SE Radio 562: Bastian Gruber on Rust Web Development

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Bastian GruberBastian Gruber, author of the book Rust Web Development, speaks with host Philip Winston about creating server-based web applications with Rust. They explore Rust language features, tooling, and web frameworks such as Warp and Tokio. From there, they examine the steps to build a simple web server and a RESTful API, as well as modules, logging and tracing, and other aspects of web development with Rust.

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Philip Winston 00:00:16 Welcome to Software Engineering Radio. This is Philip Winston with Bastian Gruber. Bastian has more than 10 years of experience developing software, much of it as a freelancer. He was part of the official Rust Async working group and founded the Rust Intel Berlin Meetup group. Today we will discuss his new book, Rust Web Development. Thanks for joining us Bastian.

Bastian Gruber 00:00:40 Yeah, thank you for having me.

Philip Winston 00:00:42 I’ll just say a few words about Rust to set the context. The Rust Programming languages has roots going back to 2006 and the 1.0 release was in 2015. Rust is a systems programming language and is considered a safe alternative to C and C++ without compromising performance. The Stack Overflow developer survey has named Rust the most love programming language every year since 2016. An example usage is AWS uses Rust for its Firecracker system, which powers AWS Lambda, its function as a service offering. And in 2022, Rust became the third programming language used in the Linux kernel after assembly language and C. So, Bastian and there are many popular languages and frameworks for web programming. Why do we need another one?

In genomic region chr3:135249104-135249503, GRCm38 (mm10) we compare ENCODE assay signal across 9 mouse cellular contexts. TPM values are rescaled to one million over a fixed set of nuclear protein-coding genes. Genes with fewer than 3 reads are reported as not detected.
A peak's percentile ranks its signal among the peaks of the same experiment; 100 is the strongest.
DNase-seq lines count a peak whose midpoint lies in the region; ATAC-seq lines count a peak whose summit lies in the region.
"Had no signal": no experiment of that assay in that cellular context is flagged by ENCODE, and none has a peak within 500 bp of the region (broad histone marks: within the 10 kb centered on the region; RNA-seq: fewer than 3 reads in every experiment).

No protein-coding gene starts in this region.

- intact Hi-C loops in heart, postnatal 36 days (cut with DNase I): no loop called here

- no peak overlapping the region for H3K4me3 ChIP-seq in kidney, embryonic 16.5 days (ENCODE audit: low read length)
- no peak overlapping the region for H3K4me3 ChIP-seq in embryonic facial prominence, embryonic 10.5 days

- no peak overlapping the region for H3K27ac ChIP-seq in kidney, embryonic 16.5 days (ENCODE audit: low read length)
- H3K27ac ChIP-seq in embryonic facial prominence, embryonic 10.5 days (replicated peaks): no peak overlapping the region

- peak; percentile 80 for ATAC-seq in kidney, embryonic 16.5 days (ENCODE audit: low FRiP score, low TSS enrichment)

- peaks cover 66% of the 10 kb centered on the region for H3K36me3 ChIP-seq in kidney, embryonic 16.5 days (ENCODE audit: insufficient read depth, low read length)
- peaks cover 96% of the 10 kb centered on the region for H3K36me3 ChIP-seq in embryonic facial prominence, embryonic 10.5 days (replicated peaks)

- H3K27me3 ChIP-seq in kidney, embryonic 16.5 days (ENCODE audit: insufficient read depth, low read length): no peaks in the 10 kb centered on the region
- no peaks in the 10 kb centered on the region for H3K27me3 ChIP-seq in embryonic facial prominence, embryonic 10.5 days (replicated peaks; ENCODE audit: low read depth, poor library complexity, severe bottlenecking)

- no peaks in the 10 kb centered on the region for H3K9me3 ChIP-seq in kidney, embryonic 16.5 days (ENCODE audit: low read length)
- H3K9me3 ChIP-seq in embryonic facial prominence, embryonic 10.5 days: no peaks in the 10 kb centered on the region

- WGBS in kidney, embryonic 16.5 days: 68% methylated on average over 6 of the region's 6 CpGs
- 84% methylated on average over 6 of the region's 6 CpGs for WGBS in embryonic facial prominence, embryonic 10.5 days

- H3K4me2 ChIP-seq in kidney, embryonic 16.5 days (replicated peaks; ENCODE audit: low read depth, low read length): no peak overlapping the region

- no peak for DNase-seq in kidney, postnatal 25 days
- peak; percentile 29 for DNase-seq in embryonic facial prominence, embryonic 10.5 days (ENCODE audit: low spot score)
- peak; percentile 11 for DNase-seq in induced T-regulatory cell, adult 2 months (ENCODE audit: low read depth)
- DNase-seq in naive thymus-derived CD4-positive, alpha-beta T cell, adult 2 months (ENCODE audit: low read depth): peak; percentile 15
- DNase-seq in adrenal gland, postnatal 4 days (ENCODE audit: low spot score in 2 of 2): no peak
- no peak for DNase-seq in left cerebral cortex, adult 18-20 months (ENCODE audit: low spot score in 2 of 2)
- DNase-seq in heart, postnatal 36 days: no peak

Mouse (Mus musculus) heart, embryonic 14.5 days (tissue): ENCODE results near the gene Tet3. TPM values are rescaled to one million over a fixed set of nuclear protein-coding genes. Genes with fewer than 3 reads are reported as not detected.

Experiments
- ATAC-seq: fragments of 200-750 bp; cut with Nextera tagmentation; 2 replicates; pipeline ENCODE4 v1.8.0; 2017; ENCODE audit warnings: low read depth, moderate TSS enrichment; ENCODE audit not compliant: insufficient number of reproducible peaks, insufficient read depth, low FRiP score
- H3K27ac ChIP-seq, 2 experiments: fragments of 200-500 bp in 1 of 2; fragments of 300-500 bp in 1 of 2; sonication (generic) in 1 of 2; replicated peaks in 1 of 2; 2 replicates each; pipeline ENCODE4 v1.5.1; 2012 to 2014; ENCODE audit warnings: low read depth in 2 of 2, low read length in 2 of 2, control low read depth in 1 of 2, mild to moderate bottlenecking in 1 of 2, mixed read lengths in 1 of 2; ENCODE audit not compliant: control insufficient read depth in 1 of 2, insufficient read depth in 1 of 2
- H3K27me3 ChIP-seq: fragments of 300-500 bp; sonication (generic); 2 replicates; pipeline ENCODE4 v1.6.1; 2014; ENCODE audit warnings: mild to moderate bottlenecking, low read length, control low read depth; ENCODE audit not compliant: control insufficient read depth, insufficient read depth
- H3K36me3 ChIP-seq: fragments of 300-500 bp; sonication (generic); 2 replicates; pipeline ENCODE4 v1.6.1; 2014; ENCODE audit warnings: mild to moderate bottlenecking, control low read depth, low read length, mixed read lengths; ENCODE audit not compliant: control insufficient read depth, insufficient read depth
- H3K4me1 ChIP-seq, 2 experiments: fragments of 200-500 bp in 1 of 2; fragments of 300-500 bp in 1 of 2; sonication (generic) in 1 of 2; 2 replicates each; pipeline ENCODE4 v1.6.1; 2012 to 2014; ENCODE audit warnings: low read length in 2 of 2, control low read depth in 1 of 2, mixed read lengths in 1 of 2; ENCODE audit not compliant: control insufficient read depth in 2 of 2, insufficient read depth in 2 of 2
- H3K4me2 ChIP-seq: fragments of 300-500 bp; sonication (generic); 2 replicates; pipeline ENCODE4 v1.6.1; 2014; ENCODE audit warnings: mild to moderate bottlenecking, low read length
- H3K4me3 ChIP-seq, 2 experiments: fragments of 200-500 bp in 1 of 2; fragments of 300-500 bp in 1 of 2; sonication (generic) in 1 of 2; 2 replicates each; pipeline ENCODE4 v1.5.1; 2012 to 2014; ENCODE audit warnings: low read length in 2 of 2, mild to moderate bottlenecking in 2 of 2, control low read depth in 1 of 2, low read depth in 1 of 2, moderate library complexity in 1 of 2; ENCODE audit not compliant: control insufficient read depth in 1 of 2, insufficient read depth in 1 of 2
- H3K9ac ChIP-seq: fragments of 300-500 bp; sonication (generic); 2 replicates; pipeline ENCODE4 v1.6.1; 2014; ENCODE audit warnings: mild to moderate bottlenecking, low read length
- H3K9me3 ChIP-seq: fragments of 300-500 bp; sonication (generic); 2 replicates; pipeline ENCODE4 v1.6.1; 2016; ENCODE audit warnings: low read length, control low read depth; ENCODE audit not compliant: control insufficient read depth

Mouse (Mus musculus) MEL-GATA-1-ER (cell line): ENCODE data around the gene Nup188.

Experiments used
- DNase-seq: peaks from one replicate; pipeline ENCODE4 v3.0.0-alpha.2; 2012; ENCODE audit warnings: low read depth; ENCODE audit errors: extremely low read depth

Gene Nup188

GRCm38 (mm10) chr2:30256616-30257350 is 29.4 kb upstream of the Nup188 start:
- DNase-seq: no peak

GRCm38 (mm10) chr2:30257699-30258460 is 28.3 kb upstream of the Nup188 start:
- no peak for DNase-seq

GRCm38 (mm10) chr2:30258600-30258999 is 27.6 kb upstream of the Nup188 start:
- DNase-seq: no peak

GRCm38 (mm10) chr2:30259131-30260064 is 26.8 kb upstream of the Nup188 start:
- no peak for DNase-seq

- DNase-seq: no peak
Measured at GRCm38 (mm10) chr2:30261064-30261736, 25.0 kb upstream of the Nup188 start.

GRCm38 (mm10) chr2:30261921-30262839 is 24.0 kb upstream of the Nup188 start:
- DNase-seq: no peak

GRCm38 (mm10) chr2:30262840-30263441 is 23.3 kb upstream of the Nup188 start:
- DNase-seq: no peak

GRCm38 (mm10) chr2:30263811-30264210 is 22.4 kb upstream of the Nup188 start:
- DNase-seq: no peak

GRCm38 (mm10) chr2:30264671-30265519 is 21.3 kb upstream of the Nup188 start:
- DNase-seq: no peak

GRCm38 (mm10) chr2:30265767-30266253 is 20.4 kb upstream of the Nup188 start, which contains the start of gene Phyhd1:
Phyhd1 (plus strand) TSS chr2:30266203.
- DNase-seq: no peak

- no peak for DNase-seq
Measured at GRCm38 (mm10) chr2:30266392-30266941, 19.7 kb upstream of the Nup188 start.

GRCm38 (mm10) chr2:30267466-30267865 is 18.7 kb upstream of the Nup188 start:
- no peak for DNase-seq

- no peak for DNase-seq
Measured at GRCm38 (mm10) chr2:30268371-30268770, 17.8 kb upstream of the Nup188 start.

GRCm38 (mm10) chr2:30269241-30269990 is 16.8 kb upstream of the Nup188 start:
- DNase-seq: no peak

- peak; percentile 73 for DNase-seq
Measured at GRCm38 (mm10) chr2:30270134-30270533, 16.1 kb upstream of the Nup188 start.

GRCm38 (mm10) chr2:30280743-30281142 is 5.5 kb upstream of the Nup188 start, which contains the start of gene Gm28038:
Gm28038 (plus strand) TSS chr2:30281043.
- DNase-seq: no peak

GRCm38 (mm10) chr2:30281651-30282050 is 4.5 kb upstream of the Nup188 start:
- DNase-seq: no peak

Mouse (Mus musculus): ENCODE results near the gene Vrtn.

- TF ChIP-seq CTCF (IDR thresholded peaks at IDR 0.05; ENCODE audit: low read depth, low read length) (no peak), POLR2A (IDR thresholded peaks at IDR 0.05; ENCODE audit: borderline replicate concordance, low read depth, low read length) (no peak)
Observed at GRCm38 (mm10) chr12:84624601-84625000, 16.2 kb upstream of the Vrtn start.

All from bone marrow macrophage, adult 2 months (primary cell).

Bastian Gruber 00:01:35 That’s an excellent question and I get asked this a lot. In my experience, Rust is the first real different language in the other languages you could say you move from Python or to Noches(?), you move even to GO, but they sort of have the same feel and there’s nothing really radical new with Rust you have the type system and the compiler and I think that you also have a whole group of people who come from a Ruby and Noches(?) which helped design the language. So, it feels a new, a new beginning. It feels a very new and fun language to work with and it’s not just a new syntax, it’s a new thinking, new compiler. Yeah, it’s new. It’s radically new.

Philip Winston 00:02:29 Okay, so you mentioned a few, but what does Rust bring to the table relative to web programming that you feel makes it a viable contender?

Bastian Gruber 00:02:38 I think you first have to step back and say, why would I write it in Rust? Because I think the crux about it is, it’s not really batteries included when it comes to web programming or to create web services, but a few, but it has enough to get started. So, I think when people try to approach it, they look at which packages can I use if I come from Python or from GO, how does it look in Rust? And I think that’s the wrong approach. I think it helps a lot to look at a type system and the compiler and what this means for the longevity of a software project. It makes it more robust and easier to work with. And then you can think about the Rust compiler makes sure that your black memory is threat safe without a runtime, which both helps in writing applications for the web because the as in Kronos, the way of writing code is still quite hard sometimes and Rust makes it safe. And then after you’ve compiled your application or your web server, it runs very efficient and with not a lot of resources required. So, it’s both safe to write, to maintain, but then in production you save costs and you can be sort of sure it’s safe throughout its lifetime.

Philip Winston 00:04:15 So I can imagine two paths to using Rust for web programming. One is learning Rust for other applications, maybe getting good at the language and then deciding to use it for web programming. And the other would be to jump right in and learn Rust and web programming at the same time. And that might, your book might bear on that path, but can you comment on those two paths, how viable each of them is?